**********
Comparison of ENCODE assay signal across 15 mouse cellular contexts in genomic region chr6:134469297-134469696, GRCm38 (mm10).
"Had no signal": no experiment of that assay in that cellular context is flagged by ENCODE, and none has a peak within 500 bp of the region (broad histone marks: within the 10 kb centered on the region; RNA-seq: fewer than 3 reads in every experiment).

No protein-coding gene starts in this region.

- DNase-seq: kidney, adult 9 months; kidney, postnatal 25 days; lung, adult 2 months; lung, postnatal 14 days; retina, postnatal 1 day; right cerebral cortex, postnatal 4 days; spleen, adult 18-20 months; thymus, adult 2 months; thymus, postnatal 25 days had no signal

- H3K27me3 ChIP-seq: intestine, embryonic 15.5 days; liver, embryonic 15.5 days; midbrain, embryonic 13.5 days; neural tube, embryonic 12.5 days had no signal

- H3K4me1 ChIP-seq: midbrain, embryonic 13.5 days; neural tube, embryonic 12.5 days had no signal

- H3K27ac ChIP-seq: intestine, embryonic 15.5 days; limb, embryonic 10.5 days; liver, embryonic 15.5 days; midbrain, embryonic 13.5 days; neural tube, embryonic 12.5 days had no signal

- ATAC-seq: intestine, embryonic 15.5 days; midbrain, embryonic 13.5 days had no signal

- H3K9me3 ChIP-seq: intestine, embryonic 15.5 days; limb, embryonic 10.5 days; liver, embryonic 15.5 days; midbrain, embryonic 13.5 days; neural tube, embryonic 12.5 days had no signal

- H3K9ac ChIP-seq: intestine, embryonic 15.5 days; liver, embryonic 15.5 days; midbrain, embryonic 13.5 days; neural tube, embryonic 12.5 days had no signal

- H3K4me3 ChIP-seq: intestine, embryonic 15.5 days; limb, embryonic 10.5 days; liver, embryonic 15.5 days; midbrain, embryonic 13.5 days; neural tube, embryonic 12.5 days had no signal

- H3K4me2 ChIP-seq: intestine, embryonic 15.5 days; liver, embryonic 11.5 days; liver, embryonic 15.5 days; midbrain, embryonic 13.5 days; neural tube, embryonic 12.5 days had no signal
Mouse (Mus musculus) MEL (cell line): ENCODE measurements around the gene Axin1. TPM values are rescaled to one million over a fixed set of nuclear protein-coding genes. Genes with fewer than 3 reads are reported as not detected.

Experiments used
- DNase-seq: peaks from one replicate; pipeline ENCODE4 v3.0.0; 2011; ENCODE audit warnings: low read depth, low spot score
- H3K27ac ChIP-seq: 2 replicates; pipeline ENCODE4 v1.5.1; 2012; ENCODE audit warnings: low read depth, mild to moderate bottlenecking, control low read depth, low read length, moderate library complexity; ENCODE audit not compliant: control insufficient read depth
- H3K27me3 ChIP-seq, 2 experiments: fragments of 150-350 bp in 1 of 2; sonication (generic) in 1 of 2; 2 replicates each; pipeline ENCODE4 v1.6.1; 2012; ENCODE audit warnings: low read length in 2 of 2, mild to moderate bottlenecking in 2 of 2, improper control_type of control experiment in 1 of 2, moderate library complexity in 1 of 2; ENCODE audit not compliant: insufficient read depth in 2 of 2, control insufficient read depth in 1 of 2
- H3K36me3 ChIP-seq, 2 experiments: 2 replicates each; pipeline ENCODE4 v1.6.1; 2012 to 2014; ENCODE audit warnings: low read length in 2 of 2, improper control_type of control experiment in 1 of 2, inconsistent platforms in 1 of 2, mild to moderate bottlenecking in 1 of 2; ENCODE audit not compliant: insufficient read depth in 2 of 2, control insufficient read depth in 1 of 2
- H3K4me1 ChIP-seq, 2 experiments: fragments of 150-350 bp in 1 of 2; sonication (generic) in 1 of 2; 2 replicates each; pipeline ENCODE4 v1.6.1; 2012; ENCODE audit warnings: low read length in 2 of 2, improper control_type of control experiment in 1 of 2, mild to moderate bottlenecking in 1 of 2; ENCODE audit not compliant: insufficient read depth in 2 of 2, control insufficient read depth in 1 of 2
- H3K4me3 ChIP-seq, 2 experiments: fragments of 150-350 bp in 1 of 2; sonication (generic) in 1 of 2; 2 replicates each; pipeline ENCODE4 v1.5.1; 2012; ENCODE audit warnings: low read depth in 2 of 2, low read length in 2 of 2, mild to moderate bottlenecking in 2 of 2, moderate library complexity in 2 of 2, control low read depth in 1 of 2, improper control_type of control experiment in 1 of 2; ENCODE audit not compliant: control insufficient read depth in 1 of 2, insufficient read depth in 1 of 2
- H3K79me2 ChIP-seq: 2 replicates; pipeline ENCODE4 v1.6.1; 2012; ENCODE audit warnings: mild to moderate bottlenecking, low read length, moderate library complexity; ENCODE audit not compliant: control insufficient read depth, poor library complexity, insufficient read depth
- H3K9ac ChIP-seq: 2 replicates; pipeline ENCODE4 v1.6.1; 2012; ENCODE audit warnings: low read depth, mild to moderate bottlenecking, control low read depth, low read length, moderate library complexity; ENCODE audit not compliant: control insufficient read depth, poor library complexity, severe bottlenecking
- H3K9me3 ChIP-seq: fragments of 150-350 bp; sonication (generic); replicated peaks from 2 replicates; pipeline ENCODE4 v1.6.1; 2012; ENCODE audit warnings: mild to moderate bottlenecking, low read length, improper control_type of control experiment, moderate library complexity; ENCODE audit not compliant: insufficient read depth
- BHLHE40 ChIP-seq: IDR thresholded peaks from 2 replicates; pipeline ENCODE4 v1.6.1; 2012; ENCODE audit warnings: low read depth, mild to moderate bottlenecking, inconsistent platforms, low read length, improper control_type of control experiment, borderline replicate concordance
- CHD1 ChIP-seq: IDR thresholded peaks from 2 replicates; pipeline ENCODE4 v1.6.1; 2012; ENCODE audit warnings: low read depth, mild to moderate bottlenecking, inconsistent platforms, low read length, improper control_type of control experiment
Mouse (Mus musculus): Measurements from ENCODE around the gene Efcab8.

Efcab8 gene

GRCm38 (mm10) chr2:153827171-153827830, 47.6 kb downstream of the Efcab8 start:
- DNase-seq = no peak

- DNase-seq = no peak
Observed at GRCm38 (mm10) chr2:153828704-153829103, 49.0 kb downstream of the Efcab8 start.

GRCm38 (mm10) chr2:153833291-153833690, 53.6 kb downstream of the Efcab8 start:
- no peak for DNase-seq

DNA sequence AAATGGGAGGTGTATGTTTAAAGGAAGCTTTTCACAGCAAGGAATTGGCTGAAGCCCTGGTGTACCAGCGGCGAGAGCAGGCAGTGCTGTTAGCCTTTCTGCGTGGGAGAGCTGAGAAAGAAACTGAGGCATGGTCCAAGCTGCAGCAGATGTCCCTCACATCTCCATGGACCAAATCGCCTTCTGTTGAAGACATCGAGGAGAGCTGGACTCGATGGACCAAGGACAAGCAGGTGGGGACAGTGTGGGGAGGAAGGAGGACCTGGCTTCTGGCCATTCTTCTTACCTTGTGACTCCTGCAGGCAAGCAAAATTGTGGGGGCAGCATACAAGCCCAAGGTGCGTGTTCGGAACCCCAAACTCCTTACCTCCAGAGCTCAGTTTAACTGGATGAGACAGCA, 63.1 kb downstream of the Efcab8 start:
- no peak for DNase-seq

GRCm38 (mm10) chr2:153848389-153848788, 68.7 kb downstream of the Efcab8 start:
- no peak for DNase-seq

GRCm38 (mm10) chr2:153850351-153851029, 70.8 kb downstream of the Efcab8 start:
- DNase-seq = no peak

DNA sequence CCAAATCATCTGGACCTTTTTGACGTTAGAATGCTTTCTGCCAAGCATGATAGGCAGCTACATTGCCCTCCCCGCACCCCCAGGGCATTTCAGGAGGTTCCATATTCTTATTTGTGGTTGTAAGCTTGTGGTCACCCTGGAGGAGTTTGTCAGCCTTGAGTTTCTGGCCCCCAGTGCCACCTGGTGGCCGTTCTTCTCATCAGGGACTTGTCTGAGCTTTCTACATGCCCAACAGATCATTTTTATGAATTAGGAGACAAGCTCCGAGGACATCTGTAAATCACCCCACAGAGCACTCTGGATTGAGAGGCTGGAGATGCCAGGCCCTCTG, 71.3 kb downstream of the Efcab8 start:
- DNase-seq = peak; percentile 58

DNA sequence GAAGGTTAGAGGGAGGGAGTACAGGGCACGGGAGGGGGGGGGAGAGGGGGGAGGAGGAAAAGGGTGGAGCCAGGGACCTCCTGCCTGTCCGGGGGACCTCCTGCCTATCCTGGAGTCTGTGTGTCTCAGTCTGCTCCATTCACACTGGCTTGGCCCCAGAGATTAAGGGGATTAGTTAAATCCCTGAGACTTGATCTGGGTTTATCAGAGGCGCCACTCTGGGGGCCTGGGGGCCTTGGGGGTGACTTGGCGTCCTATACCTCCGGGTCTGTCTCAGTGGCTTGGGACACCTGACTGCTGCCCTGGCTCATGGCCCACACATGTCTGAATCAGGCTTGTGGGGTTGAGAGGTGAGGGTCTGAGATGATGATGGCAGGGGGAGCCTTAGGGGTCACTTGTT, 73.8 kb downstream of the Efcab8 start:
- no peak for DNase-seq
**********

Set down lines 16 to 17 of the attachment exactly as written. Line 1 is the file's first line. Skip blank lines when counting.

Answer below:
- H3K27ac ChIP-seq: 2 replicates; pipeline ENCODE4 v1.5.1; 2012; ENCODE audit warnings: low read depth, mild to moderate bottlenecking, control low read depth, low read length, moderate library complexity; ENCODE audit not compliant: control insufficient read depth
- H3K27me3 ChIP-seq, 2 experiments: fragments of 150-350 bp in 1 of 2; sonication (generic) in 1 of 2; 2 replicates each; pipeline ENCODE4 v1.6.1; 2012; ENCODE audit warnings: low read length in 2 of 2, mild to moderate bottlenecking in 2 of 2, improper control_type of control experiment in 1 of 2, moderate library complexity in 1 of 2; ENCODE audit not compliant: insufficient read depth in 2 of 2, control insufficient read depth in 1 of 2